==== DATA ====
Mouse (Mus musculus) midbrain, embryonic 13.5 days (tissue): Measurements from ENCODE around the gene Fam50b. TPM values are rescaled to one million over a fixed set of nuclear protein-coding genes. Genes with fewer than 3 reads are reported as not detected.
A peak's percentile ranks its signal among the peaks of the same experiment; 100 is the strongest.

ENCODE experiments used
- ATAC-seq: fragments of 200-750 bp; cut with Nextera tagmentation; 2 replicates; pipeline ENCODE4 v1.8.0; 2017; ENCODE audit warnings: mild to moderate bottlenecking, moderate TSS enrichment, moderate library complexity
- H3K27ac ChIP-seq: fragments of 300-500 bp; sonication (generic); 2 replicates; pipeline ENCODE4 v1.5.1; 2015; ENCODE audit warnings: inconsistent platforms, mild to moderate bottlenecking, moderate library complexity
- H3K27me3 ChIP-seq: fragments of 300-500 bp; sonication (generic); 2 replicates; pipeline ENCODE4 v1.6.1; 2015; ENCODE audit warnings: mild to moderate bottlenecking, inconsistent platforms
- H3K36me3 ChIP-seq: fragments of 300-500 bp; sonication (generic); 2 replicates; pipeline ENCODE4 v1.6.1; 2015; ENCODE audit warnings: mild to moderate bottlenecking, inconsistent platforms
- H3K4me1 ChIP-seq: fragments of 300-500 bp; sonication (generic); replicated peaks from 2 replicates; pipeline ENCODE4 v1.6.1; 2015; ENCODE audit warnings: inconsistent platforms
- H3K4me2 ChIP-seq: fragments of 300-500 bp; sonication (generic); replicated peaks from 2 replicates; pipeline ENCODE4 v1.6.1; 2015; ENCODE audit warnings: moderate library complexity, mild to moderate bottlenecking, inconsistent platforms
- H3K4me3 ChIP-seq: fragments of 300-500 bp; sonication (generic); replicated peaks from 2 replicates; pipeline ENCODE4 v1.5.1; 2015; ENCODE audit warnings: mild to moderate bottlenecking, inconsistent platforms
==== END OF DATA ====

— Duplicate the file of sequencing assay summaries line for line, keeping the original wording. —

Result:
Mouse (Mus musculus) midbrain, embryonic 13.5 days (tissue): Measurements from ENCODE around the gene Fam50b. TPM values are rescaled to one million over a fixed set of nuclear protein-coding genes. Genes with fewer than 3 reads are reported as not detected.
A peak's percentile ranks its signal among the peaks of the same experiment; 100 is the strongest.

ENCODE experiments used
- ATAC-seq: fragments of 200-750 bp; cut with Nextera tagmentation; 2 replicates; pipeline ENCODE4 v1.8.0; 2017; ENCODE audit warnings: mild to moderate bottlenecking, moderate TSS enrichment, moderate library complexity
- H3K27ac ChIP-seq: fragments of 300-500 bp; sonication (generic); 2 replicates; pipeline ENCODE4 v1.5.1; 2015; ENCODE audit warnings: inconsistent platforms, mild to moderate bottlenecking, moderate library complexity
- H3K27me3 ChIP-seq: fragments of 300-500 bp; sonication (generic); 2 replicates; pipeline ENCODE4 v1.6.1; 2015; ENCODE audit warnings: mild to moderate bottlenecking, inconsistent platforms
- H3K36me3 ChIP-seq: fragments of 300-500 bp; sonication (generic); 2 replicates; pipeline ENCODE4 v1.6.1; 2015; ENCODE audit warnings: mild to moderate bottlenecking, inconsistent platforms
- H3K4me1 ChIP-seq: fragments of 300-500 bp; sonication (generic); replicated peaks from 2 replicates; pipeline ENCODE4 v1.6.1; 2015; ENCODE audit warnings: inconsistent platforms
- H3K4me2 ChIP-seq: fragments of 300-500 bp; sonication (generic); replicated peaks from 2 replicates; pipeline ENCODE4 v1.6.1; 2015; ENCODE audit warnings: moderate library complexity, mild to moderate bottlenecking, inconsistent platforms
- H3K4me3 ChIP-seq: fragments of 300-500 bp; sonication (generic); replicated peaks from 2 replicates; pipeline ENCODE4 v1.5.1; 2015; ENCODE audit warnings: mild to moderate bottlenecking, inconsistent platforms